Fast & Furious Presents: Hobbs & Shaw

Hobbs & Shaw is basically a Fast & Furious movie without Vin Diesel. Everything is the same as every other installment in the franchise. There's action that defies all known laws of physics, a shoehorned-in message about the importance of family, and, of course, a lot of cars. The sole difference is that Diesel, who has spearheaded the series from the beginning, is nowhere to be found. One suspects the star might not be too happy about the fact that his presence isn't really missed. However you felt about the others is likely how you'll feel about this spinoff, for better or worse.

Plot is never a priority in these pictures, so I'll put exactly as much care into describing the story as the film does in developing it, which is to say, very little. A deadly bio-threat could wipe out mankind. Hobbs (Dwayne Johnson) and Shaw (Jason Statham) are recruited to take down Brixton (Idris Elba), the cyber-enhanced biker who has it. The two men hate each other. Shaw's sister Hattie (Vanessa Kirby) helps out.

The draw of the Fast & Furious movies is crazy, over-the-top action, not intricate plotting. What Hobbs & Shaw provides is no more or less ridiculous than what any of its predecessors had. One sequence has the characters running down the side of a skyscraper. Another is a vehicle chase through the streets of London. The finale features a helicopter chained to a tow truck, both vehicles battling to control the other at high speeds. I'll admit, that last one is so stupid that I kind of enjoyed it. Director David Leitch (Deadpool 2) executes these scenes with style.

If that's all you're looking for, Hobbs & Shaw delivers the goods satisfactorily. Johnson and Statham toss off some amusing quips and beat the hell out of bad guys real good. But consider this: the best action movies have well-staged mayhem plus stories that make sense, are coherent, and draw us in. Die Hard, Mission: Impossible – Fallout, Terminator 2, Mad Max: Fury Road – these and other classics strive to be more than mere “dumb fun.” They fire on all cylinders. The fact that Hobbs & Shaw, like the Fast & Furious series in general, doesn't even try for that is disappointing.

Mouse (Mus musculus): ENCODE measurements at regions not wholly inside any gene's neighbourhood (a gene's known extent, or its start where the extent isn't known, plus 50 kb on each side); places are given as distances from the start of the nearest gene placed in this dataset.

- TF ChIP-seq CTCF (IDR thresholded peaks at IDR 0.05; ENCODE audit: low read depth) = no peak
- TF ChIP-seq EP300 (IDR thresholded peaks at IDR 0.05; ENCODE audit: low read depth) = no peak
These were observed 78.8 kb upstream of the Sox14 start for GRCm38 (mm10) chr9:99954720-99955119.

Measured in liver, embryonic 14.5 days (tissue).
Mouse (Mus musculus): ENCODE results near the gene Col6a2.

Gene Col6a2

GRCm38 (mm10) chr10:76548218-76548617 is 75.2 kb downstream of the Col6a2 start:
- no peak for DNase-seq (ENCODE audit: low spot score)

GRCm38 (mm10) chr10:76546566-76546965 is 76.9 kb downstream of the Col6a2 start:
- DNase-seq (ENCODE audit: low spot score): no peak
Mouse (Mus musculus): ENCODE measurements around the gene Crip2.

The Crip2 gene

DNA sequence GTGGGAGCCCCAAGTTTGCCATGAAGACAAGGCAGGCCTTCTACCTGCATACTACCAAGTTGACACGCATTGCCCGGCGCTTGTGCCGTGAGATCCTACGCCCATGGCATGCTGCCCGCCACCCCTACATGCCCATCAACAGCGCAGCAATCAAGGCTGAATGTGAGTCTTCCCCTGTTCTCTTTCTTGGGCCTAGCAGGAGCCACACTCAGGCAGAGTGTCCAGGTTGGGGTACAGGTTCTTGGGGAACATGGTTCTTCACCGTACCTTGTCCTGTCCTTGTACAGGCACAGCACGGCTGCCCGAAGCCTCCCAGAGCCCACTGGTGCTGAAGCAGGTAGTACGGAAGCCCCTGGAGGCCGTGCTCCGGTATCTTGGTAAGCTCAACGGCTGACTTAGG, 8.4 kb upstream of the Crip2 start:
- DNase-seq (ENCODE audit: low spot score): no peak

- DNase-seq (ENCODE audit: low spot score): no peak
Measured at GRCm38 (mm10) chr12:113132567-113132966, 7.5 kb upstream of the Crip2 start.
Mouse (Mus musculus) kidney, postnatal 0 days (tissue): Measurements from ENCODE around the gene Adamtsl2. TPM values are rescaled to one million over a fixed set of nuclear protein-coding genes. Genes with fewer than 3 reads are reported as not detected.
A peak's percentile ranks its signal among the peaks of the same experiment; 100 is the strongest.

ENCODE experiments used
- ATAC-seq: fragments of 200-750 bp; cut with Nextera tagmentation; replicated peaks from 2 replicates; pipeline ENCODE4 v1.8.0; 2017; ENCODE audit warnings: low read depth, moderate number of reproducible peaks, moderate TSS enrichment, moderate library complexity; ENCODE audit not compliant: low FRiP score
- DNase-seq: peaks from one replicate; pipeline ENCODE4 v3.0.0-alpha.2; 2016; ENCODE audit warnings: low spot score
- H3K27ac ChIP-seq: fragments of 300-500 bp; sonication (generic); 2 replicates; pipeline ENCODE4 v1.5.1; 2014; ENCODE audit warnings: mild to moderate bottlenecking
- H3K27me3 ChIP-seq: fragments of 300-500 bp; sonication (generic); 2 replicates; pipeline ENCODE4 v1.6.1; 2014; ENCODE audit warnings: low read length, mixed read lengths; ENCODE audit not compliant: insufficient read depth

A couple cameos from high-profile celebrities have been included, perhaps to distract from the overall lack of substance. The A-listers who pop up aren't bad, they just pointlessly call attention to themselves. Hobbs & Shaw drags considerably during these times because it's halting the momentum in order to give the stars their big moments. A related frustration is how under-developed Brixton is. Elba, a terrific actor, gets shockingly little to do compared to the leads. Who needs two heroes when you don't even have a compelling villain for them to square off against?

The Fast & Furious pictures have been major blockbusters. I haven't cared for any of them outside of the original. Hobbs & Shaw at least struck me as less obnoxious than the others. Still, the movie is like cotton candy, in that it evaporates as you're consuming it and there's no sustenance.


out of four

Fast & Furious Presents: Hobbs & Shaw is rated PG-13 for prolonged sequences of action and violence, suggestive material and some strong language. The running time is 2 hours and 15 minutes.